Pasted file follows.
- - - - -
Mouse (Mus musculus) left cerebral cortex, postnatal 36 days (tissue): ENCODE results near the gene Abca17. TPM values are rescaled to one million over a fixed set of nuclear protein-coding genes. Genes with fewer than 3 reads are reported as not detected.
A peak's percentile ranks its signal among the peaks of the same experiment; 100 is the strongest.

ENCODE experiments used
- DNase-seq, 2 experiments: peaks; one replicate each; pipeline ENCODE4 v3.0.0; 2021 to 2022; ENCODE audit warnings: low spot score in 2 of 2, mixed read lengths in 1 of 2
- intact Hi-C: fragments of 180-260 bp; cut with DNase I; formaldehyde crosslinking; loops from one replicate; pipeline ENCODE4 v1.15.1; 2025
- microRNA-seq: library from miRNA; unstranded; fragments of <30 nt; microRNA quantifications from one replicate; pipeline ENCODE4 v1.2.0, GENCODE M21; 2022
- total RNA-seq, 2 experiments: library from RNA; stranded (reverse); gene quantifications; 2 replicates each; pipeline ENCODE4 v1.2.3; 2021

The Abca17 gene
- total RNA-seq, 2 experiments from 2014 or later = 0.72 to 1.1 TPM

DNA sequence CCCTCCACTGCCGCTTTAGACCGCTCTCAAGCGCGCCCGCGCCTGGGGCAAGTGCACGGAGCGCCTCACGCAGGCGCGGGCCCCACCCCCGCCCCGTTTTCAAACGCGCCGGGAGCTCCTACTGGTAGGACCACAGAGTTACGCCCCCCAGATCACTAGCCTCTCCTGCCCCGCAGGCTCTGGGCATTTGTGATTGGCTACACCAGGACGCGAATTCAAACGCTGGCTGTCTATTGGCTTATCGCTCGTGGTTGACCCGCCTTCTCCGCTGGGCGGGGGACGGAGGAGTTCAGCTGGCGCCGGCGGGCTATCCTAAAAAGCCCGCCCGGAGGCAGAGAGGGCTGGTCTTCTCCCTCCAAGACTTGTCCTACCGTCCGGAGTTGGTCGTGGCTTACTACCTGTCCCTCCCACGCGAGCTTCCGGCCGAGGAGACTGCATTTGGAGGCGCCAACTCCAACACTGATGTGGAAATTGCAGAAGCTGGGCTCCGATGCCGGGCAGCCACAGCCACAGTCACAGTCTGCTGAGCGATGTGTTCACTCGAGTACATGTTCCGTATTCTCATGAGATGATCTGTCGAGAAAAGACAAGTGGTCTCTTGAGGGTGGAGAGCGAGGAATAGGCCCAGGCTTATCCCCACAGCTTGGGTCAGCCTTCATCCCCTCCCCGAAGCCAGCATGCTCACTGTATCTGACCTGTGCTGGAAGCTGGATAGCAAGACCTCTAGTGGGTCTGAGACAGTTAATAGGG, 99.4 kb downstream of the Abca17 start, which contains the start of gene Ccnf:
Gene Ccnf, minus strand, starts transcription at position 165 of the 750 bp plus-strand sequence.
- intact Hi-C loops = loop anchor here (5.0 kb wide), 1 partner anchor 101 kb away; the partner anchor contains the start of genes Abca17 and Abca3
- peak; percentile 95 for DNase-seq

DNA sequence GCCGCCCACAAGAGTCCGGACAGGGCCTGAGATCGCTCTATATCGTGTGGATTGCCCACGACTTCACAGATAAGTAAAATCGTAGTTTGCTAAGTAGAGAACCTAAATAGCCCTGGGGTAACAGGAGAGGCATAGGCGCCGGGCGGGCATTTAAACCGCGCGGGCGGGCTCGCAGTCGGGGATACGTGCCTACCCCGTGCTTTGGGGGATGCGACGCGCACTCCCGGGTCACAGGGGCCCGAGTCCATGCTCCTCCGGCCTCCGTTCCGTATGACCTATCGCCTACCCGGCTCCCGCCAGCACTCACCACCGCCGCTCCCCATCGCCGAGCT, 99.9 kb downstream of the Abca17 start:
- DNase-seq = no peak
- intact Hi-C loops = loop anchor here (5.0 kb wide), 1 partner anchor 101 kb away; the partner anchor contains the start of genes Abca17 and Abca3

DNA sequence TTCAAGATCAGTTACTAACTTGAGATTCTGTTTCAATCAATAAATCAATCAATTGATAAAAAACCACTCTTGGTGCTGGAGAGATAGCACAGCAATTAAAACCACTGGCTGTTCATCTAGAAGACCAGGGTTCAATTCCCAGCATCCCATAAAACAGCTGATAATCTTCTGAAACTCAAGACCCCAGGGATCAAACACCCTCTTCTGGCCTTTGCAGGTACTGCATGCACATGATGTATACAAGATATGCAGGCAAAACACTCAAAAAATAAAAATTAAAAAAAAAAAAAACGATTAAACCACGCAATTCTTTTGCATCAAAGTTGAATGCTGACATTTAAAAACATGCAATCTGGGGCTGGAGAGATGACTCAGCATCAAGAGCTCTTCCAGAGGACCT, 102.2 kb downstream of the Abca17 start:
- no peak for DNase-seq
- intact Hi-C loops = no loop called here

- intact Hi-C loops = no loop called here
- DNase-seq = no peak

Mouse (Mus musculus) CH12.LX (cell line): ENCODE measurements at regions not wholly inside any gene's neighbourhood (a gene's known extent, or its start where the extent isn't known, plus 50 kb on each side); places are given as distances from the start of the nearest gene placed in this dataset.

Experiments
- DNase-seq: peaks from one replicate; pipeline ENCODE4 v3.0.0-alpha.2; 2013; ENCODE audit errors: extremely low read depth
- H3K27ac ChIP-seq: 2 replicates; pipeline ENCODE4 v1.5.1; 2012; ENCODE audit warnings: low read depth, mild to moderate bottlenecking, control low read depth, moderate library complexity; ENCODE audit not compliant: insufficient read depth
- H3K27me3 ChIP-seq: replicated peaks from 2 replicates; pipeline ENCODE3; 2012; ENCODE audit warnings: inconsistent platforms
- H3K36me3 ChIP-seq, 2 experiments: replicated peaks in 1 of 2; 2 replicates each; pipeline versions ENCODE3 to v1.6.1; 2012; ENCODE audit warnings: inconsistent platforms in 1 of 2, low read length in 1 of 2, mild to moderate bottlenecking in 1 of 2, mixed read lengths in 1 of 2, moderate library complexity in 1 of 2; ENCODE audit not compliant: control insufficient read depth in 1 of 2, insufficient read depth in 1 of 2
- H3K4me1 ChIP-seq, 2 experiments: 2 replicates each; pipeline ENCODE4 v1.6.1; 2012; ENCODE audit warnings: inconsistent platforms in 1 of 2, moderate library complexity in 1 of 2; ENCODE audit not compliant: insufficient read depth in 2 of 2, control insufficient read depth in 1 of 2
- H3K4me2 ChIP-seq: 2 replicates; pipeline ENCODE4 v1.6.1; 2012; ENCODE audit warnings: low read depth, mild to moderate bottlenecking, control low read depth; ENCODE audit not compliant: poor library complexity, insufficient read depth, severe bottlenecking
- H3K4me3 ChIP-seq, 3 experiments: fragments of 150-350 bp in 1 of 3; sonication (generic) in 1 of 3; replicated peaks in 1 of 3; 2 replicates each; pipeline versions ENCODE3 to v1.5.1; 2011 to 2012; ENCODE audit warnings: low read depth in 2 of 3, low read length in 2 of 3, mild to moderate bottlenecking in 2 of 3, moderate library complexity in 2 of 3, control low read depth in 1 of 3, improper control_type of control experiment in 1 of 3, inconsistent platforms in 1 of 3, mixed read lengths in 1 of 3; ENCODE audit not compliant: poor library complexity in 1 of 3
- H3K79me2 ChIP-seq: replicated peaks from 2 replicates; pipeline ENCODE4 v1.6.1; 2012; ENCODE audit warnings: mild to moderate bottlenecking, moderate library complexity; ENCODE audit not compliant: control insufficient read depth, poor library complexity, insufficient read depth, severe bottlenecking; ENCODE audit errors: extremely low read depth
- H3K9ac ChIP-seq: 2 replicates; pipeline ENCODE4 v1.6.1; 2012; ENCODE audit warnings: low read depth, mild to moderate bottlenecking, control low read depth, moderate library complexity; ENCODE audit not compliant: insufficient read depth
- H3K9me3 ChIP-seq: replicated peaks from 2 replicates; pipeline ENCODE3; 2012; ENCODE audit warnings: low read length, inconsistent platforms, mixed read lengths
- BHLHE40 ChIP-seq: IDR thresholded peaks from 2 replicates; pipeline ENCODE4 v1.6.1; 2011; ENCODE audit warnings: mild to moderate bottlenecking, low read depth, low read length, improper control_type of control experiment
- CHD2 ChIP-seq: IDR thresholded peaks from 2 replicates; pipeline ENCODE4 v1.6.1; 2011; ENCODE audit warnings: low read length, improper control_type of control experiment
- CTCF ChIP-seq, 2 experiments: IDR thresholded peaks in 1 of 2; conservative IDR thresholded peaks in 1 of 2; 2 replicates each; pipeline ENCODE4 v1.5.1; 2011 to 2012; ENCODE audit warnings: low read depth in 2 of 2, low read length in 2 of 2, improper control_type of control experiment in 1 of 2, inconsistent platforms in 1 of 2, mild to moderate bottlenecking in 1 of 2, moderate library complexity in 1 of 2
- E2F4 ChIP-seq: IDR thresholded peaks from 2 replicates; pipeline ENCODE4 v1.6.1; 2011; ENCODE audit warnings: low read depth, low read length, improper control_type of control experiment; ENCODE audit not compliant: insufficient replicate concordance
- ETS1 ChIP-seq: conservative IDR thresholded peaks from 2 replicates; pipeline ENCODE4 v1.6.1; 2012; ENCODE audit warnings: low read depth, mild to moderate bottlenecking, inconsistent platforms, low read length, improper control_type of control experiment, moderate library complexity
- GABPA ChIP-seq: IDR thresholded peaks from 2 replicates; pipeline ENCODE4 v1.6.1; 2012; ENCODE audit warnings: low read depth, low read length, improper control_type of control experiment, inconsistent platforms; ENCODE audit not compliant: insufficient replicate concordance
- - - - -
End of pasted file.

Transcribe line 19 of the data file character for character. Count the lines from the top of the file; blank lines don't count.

- intact Hi-C loops = no loop called here